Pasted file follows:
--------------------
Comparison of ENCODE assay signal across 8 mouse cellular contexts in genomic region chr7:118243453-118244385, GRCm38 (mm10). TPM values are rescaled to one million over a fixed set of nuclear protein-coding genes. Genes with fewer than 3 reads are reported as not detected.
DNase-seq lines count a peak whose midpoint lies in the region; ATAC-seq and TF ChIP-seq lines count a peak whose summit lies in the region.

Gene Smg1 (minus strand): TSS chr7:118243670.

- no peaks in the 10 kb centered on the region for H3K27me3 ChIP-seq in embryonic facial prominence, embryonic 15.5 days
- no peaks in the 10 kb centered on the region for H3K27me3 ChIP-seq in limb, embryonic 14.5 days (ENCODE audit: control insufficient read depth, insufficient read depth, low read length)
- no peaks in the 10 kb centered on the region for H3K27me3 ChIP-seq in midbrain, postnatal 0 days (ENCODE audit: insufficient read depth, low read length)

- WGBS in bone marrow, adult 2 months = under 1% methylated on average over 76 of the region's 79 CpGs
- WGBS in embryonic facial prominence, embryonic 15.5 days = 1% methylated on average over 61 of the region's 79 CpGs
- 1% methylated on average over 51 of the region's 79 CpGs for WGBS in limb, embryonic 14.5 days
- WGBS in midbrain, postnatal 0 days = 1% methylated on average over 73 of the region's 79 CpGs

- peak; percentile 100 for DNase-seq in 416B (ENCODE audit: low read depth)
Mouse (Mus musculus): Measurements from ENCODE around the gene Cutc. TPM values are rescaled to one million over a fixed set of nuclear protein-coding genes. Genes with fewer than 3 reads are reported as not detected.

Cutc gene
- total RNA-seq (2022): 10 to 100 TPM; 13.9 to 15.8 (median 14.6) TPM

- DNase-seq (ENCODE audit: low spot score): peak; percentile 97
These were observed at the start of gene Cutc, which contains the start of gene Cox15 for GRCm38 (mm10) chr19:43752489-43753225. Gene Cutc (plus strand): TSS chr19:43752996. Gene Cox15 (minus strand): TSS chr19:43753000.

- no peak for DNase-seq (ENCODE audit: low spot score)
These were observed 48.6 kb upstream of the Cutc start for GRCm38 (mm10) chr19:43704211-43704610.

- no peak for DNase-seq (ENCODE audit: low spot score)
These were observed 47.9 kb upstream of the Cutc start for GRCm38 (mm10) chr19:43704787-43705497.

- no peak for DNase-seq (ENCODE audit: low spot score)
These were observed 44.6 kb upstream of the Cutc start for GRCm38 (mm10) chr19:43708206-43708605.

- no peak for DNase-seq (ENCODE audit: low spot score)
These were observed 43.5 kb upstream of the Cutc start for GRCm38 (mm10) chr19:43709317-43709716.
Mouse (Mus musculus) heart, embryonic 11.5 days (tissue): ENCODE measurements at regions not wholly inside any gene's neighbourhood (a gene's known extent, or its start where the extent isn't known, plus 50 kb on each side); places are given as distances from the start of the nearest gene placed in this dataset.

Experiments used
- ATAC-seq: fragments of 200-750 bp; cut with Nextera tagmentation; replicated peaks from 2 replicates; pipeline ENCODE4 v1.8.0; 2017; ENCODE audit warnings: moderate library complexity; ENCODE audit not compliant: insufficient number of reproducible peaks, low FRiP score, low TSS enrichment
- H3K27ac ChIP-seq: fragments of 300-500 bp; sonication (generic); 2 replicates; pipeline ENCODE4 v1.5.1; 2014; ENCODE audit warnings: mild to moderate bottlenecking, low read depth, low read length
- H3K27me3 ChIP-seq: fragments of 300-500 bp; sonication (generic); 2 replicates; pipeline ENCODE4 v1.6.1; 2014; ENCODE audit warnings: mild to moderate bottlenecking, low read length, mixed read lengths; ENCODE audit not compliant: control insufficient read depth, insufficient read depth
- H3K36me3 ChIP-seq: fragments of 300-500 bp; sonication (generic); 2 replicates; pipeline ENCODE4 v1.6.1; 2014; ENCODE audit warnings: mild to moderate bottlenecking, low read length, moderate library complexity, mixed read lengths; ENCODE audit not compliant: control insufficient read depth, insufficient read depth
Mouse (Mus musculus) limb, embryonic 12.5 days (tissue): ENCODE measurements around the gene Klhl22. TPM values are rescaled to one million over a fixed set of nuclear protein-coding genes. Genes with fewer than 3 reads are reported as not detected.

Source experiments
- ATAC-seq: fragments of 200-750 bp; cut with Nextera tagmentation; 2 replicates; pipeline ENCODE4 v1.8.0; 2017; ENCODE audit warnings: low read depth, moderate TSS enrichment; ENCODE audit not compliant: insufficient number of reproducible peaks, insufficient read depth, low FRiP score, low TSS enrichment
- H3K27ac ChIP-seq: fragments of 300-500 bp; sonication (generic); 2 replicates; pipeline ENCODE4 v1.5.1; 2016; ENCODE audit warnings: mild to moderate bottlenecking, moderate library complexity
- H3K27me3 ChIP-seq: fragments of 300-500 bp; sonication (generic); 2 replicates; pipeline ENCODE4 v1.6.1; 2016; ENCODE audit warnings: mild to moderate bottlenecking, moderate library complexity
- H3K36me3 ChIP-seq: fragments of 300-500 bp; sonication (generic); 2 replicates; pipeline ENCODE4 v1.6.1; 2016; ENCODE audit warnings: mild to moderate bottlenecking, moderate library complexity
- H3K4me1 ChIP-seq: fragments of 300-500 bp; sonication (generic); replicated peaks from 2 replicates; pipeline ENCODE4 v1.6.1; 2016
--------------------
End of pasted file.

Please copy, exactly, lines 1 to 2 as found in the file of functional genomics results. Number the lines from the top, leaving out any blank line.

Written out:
Comparison of ENCODE assay signal across 8 mouse cellular contexts in genomic region chr7:118243453-118244385, GRCm38 (mm10). TPM values are rescaled to one million over a fixed set of nuclear protein-coding genes. Genes with fewer than 3 reads are reported as not detected.
DNase-seq lines count a peak whose midpoint lies in the region; ATAC-seq and TF ChIP-seq lines count a peak whose summit lies in the region.